Vitaliy Katsenelson, columnist at MarketWatch and CIO of Investment Management Associates in Denver, is therefore more sympathetic to the decision of the stock market legend. The 89-year-old had already decided on a similar course of action in the 1980s: He invested in the aviation industry, but lost a large sum of money in the process and initially held back with corresponding purchases in this sector. But after the great financial crisis, competition seemed more rational after all the mergers, takeovers and fluctuation – which prompted Buffett to focus on airlines again as part of his value strategy. And so he invested in the four largest airlines.
Unprecedented burden for airlines – before the end of the day?
For airlines, aircraft utilization in particular is always in focus. According to Katsenelson, in the worst case – for example, in the event of a recession – a downtime of 50 to 60 percent of the aircraft has been calculated in advance. Normally, in such scenarios, fewer people can simply afford a ticket and thus less revenue is generated. But what came with the Corona pandemic exceeded everything that even pessimistic investors imagined: Airlines were forced to leave about 95 percent of their planes on the ground in the spring of 2020. And not because a wave of poverty hit the world’s population, but because of the highly infectious lung disease that forced governments to take unprecedented measures.
“Sad reality” – airline facing bankruptcy?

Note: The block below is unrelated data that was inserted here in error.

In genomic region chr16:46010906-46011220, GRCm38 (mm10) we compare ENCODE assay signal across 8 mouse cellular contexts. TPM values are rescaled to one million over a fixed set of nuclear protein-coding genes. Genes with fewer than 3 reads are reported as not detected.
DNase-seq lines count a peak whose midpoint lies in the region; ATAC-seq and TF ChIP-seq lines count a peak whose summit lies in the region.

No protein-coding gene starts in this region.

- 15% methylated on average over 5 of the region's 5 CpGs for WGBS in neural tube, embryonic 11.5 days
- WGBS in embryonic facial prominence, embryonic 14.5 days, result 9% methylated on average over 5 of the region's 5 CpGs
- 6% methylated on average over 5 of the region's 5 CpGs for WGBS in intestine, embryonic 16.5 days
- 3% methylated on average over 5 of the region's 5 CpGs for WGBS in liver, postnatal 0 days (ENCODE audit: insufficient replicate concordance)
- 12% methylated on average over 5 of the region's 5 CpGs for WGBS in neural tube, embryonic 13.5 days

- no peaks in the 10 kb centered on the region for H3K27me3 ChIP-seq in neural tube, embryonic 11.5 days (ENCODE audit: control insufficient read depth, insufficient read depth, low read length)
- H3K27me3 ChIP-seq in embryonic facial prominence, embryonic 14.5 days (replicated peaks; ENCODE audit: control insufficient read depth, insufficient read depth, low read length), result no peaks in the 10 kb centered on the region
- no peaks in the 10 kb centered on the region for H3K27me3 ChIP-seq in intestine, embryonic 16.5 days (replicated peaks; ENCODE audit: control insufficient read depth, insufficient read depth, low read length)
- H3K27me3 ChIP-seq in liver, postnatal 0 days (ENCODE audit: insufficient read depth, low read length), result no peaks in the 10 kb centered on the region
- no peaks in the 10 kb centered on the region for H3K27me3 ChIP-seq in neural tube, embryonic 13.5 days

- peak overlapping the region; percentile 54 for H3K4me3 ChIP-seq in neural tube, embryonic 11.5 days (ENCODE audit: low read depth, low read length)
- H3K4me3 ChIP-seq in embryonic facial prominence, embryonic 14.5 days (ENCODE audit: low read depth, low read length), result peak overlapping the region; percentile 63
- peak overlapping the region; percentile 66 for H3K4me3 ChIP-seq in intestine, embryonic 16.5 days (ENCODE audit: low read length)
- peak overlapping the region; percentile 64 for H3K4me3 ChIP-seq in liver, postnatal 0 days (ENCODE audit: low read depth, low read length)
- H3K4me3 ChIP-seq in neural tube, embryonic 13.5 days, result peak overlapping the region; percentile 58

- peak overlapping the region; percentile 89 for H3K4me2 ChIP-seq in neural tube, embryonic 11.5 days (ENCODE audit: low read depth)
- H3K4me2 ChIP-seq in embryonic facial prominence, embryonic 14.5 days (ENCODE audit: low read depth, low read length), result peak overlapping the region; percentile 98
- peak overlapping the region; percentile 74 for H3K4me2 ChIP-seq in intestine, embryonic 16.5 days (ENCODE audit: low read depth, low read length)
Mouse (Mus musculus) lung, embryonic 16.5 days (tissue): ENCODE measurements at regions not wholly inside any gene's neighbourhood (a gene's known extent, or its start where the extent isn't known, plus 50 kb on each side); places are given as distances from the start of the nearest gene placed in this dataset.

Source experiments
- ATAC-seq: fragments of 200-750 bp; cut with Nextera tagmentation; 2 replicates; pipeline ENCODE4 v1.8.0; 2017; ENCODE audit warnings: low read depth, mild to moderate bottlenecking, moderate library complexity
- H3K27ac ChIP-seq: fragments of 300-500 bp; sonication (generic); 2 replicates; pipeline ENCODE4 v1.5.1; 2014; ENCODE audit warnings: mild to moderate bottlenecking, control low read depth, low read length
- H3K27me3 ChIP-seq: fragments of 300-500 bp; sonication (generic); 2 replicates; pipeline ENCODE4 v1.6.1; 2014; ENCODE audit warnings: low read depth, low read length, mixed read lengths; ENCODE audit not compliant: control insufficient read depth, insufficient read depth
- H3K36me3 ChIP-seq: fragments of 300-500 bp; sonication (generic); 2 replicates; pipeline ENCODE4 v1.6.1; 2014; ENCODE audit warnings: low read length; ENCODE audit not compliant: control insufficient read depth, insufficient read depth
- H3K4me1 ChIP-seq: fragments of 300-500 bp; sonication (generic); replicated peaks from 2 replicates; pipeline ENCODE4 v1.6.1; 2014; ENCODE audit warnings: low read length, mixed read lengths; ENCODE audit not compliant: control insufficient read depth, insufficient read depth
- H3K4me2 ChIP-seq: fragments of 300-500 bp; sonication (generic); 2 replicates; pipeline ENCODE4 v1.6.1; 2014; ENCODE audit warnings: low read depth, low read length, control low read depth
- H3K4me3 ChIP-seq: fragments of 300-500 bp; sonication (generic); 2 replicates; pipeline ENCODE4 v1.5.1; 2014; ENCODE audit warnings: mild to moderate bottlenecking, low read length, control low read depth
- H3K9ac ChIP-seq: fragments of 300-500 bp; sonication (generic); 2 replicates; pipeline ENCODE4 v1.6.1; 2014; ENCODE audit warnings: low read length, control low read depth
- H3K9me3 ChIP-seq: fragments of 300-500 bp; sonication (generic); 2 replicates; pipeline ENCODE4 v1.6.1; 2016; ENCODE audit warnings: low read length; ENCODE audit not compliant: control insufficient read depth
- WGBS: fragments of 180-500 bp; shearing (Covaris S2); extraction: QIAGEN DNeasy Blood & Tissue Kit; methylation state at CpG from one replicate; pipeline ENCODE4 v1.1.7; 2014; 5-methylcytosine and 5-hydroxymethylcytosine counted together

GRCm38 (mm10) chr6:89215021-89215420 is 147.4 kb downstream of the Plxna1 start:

In his column on MarketWatch, the Investment Management Associates CIO says that “the sad reality” is that airlines need new capital after this fatal event in order not to go bankrupt. However, this measure will, in turn, reduce the value of the companies and will depend in particular on how long the pandemic phase lasts.
If debts have to be taken out, the fixed costs will increase. These are already the main cost drivers for airlines. For example, the use of oil is subject to uncertain conditions – from price development to availability. In addition, Katsenelson points out that against this backdrop, profitability is decreasing – these future earnings would then have to be distributed among even more shareholders. “The longer the fear of the coronavirus persists, the more money these companies will lose and the greater the damage that will be done to their balance sheets and thus their future profitability,” he writes. Nobody knows how long it will take before normality returns and when airlines will return passenger numbers to pre-crisis levels.
Whether or not Buffett will live up to his value strategy precisely because of this alleged mistaken decision will ultimately remain a question of interpretation. What is clear, however, is that airlines are among those industries that are having a particularly hard time getting their revenues back to normal, making them an attractive investment for investors.